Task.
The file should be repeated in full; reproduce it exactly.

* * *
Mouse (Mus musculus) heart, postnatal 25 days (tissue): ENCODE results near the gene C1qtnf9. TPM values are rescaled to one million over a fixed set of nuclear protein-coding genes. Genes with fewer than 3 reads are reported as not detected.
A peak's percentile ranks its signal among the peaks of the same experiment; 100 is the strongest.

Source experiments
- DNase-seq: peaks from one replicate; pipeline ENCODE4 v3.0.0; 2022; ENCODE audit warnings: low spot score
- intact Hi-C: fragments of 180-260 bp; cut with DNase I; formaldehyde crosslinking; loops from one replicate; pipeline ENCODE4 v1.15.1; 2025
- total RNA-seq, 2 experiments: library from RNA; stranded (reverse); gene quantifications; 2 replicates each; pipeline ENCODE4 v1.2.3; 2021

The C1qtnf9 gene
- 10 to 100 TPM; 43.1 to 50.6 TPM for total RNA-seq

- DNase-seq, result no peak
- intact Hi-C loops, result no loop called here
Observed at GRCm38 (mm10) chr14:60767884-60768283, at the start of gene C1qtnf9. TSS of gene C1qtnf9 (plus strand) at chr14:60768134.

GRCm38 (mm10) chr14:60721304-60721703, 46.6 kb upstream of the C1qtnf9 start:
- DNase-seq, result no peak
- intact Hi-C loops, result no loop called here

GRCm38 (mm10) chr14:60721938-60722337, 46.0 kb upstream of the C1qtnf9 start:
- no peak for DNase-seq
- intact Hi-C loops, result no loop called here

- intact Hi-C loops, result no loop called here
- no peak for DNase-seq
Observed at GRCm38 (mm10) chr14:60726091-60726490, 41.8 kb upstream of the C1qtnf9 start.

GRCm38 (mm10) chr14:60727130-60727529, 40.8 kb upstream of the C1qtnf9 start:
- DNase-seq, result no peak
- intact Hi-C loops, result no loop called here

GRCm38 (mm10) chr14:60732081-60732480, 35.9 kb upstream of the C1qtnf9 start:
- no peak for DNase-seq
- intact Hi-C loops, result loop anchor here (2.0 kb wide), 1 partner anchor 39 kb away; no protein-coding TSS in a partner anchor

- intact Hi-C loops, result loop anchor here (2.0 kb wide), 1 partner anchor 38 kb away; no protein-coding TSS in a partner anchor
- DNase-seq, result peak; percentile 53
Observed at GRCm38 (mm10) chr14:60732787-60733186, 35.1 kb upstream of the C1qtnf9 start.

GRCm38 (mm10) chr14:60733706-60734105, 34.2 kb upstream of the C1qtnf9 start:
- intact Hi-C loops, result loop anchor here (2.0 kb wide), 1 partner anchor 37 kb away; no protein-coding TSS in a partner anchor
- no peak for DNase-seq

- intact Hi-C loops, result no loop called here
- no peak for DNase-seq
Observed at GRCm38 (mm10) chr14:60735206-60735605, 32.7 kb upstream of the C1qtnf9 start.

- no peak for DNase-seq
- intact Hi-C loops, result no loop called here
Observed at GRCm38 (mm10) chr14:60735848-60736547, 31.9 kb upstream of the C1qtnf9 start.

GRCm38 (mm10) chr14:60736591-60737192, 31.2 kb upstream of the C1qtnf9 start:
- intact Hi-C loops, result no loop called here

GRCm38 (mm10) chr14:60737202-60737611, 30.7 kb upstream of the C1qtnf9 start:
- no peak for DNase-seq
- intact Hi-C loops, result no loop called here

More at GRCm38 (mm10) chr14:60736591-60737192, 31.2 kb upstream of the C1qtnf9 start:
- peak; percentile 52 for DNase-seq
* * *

Mouse (Mus musculus) heart, postnatal 25 days (tissue): ENCODE results near the gene C1qtnf9. TPM values are rescaled to one million over a fixed set of nuclear protein-coding genes. Genes with fewer than 3 reads are reported as not detected.
A peak's percentile ranks its signal among the peaks of the same experiment; 100 is the strongest.

Source experiments
- DNase-seq: peaks from one replicate; pipeline ENCODE4 v3.0.0; 2022; ENCODE audit warnings: low spot score
- intact Hi-C: fragments of 180-260 bp; cut with DNase I; formaldehyde crosslinking; loops from one replicate; pipeline ENCODE4 v1.15.1; 2025
- total RNA-seq, 2 experiments: library from RNA; stranded (reverse); gene quantifications; 2 replicates each; pipeline ENCODE4 v1.2.3; 2021

The C1qtnf9 gene
- 10 to 100 TPM; 43.1 to 50.6 TPM for total RNA-seq

- DNase-seq, result no peak
- intact Hi-C loops, result no loop called here
Observed at GRCm38 (mm10) chr14:60767884-60768283, at the start of gene C1qtnf9. TSS of gene C1qtnf9 (plus strand) at chr14:60768134.

GRCm38 (mm10) chr14:60721304-60721703, 46.6 kb upstream of the C1qtnf9 start:
- DNase-seq, result no peak
- intact Hi-C loops, result no loop called here

GRCm38 (mm10) chr14:60721938-60722337, 46.0 kb upstream of the C1qtnf9 start:
- no peak for DNase-seq
- intact Hi-C loops, result no loop called here

- intact Hi-C loops, result no loop called here
- no peak for DNase-seq
Observed at GRCm38 (mm10) chr14:60726091-60726490, 41.8 kb upstream of the C1qtnf9 start.

GRCm38 (mm10) chr14:60727130-60727529, 40.8 kb upstream of the C1qtnf9 start:
- DNase-seq, result no peak
- intact Hi-C loops, result no loop called here

GRCm38 (mm10) chr14:60732081-60732480, 35.9 kb upstream of the C1qtnf9 start:
- no peak for DNase-seq
- intact Hi-C loops, result loop anchor here (2.0 kb wide), 1 partner anchor 39 kb away; no protein-coding TSS in a partner anchor

- intact Hi-C loops, result loop anchor here (2.0 kb wide), 1 partner anchor 38 kb away; no protein-coding TSS in a partner anchor
- DNase-seq, result peak; percentile 53
Observed at GRCm38 (mm10) chr14:60732787-60733186, 35.1 kb upstream of the C1qtnf9 start.

GRCm38 (mm10) chr14:60733706-60734105, 34.2 kb upstream of the C1qtnf9 start:
- intact Hi-C loops, result loop anchor here (2.0 kb wide), 1 partner anchor 37 kb away; no protein-coding TSS in a partner anchor
- no peak for DNase-seq

- intact Hi-C loops, result no loop called here
- no peak for DNase-seq
Observed at GRCm38 (mm10) chr14:60735206-60735605, 32.7 kb upstream of the C1qtnf9 start.

- no peak for DNase-seq
- intact Hi-C loops, result no loop called here
Observed at GRCm38 (mm10) chr14:60735848-60736547, 31.9 kb upstream of the C1qtnf9 start.

GRCm38 (mm10) chr14:60736591-60737192, 31.2 kb upstream of the C1qtnf9 start:
- intact Hi-C loops, result no loop called here

GRCm38 (mm10) chr14:60737202-60737611, 30.7 kb upstream of the C1qtnf9 start:
- no peak for DNase-seq
- intact Hi-C loops, result no loop called here

More at GRCm38 (mm10) chr14:60736591-60737192, 31.2 kb upstream of the C1qtnf9 start:
- peak; percentile 52 for DNase-seq